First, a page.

Wildlife In Olympic National Park

Massive elk named after Teddy Roosevelt, mountain goats, black bears, and fishers are among the wildlife most often associated with Olympic National Park. But if you look to the park's waters, you can also include sea otters, harbor seals, and migratory gray whales.

While all the park's wildlife are intriguing and often a delight to spot, Olympic officials, as with other national park officials, constantly urge visitors to remember these are wild animals, no matter how placid or cute they might appear.

That point was driven home in October 2010 when a hiker was fatally gored by a mountain goat. That incident led the park to issue a set of regulations for managing mountain goats in the park. In that plan park officials urged hikers not to urinate on trails, as the salty deposits in effect become "long linear salt licks."

Mountain goats, which park officials say are not native to the area, stick to the higher elevations of the park. Among the areas you're likely to encounter them are Klahane Ridge.

Another large park resident to be cautious is are the elk. The park's particular species, Roosevelt Elk, are the largest elk breed of elk in North America. Males can weigh 900 pounds or more, while females average about 700 pounds, according to the Woodland Park Zoo in Seattle.

While the elk can range throughout the park, a reliable spot to see them is the Hoh Rain Forest. In September you might be fortunate enough to hear the bulls bugling as they work to form their "harems" of females.

Though the elk are certainly majestic and photogenic, keeping your distance is key for your safety and that of the elk. In June 2011 a cow elk was killed by park rangers after it became too brazen in approaching visitors, charging vehicles, and even damaging a tent.

One of the park's wildlife success stories revolves around a small member of the weasel-family. Fishers once were plentiful in the forests that lie within the park's boundaries. But they were lost to over-trapping in the late 1800s and early 1900s. A recovery program launched in 2007 carried a goal of releasing 100 fishers into the forests with hopes they'd re-establish a presence.

In February 2010 the last release of fishers into the park was made. Monitoring of the fishers led biologists to three fisher birthing dens in the spring of 2009 and at least seven kits. Other females might also have had young, but locating and verifying fisher dens is extremely difficult and time-consuming in the Olympic wilderness.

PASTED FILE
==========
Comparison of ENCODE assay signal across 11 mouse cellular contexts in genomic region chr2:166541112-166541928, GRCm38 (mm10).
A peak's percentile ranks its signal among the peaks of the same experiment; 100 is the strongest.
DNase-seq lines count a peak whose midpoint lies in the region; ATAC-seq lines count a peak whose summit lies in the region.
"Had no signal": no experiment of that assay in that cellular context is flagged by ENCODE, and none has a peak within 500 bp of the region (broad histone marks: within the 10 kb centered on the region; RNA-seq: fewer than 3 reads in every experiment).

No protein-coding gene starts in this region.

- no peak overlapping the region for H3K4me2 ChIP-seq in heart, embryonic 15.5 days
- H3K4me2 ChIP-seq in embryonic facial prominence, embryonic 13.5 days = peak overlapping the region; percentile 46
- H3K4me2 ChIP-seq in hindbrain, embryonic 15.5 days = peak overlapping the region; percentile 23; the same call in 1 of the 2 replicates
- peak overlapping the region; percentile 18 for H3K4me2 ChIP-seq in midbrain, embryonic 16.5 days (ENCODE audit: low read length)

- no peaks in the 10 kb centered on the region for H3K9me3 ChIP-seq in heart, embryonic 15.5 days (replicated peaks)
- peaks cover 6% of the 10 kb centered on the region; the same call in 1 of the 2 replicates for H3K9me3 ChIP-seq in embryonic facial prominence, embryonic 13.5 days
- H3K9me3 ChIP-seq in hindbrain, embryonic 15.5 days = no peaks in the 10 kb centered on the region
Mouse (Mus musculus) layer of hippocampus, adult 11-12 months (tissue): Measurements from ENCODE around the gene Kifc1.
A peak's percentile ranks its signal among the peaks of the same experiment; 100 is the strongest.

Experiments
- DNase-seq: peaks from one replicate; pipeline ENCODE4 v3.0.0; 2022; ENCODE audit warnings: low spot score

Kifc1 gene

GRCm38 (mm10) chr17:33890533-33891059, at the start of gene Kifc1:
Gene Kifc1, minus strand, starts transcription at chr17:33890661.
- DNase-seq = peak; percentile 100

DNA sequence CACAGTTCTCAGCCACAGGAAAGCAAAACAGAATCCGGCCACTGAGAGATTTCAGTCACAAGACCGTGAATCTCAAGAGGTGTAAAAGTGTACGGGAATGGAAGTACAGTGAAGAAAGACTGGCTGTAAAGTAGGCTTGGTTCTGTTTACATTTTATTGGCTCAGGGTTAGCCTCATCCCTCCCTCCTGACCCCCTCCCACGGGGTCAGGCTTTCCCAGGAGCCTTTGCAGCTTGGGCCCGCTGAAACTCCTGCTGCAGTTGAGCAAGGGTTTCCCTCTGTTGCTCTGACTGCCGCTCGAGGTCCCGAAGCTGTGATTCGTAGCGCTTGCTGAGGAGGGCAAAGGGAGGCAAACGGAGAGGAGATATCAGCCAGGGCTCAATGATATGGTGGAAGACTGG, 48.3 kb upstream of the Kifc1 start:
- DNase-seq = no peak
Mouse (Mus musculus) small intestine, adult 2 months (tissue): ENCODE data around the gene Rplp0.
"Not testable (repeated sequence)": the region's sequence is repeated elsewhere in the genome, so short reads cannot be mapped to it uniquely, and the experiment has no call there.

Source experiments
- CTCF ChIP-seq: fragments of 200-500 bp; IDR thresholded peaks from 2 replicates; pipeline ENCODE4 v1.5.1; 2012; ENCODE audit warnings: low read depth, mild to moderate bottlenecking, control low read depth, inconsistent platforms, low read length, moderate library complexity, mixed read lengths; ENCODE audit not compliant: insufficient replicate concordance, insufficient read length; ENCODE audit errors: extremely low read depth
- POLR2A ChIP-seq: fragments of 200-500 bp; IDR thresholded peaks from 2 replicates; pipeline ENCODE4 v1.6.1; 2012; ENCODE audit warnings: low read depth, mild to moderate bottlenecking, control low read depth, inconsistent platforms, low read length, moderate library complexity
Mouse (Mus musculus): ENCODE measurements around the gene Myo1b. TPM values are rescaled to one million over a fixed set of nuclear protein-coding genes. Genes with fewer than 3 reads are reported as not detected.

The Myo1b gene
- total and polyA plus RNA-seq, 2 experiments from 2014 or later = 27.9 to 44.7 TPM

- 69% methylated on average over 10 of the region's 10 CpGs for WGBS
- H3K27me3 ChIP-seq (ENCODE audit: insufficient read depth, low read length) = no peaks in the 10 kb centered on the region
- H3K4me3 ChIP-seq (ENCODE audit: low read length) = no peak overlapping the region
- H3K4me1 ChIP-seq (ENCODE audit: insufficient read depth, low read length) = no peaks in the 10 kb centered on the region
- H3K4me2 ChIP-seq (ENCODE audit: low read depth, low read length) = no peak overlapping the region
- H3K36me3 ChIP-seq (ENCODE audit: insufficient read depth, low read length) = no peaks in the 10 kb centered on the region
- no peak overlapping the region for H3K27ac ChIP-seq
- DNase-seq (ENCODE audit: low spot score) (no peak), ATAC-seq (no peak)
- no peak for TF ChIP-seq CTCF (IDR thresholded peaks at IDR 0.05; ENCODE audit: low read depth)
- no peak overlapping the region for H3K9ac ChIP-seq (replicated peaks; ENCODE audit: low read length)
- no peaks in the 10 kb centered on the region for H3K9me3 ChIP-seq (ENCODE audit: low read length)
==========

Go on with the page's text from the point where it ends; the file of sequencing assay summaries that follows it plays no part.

Black bears are quite common throughout the park, though you might not seem them. Backpackers might see raccoons, which also are common and have become a pest in some areas for their desire to raid backpackers' foods.

Backpackers are now required by park officials to have bear canisters for food storage in the Sol Duc/Seven Lakes Basin area, including all camps adjacent to and enclosed by the Deer Lake Trail, High Divide Trail, and Sol Duc River Trail (High Divide Loop), and adjacent camps along the Mink Lake Trail, East High Divide Trail, and Cat Basin area.

Along the coast, problems caused by raccoons have led to a requirement that backcpackers have some form of hard-sided food containers, such as bear canisters. Hanging food bags is not permitted.

As for marine mammals, they're a bit tougher to spot, particularly gray whales. Park officials note that, the whales, "en route to summer feeding grounds in the Bering Sea and other northern waters ... often navigate the coastal waters of the Olympic Peninsula. Some even enter the Strait of Juan de Fuca and stay to feed for days or weeks. They can be seen feeding off the coast in late spring and summer, or feeding on bottom sediments at the mouths of the Hoh and Quillayute rivers in the summer."

Harbor seals are more easily spotted if you travel the park's coastlines. They are year-round residents of the Pacific here, and you can often spot them hauled out on rock outcrops or feeding in intertidal zones.

A great family activity in the park is exploring the "tide pools" that arise along the shorelines at low tide. These "rock aquariums" harbor sea life ranging from colorful anemones to brightly hued sea stars (aka starfish) and spiny sea urchins. According to park officials, Kalaloch's Beach 4 and Mora's Hole in the Wall are the most popular tidepool areas in the park. During summer low tides, rangers offer programs at both locations.

You can watch a short video of rangers conducting science in the tide pools at this Park Service page.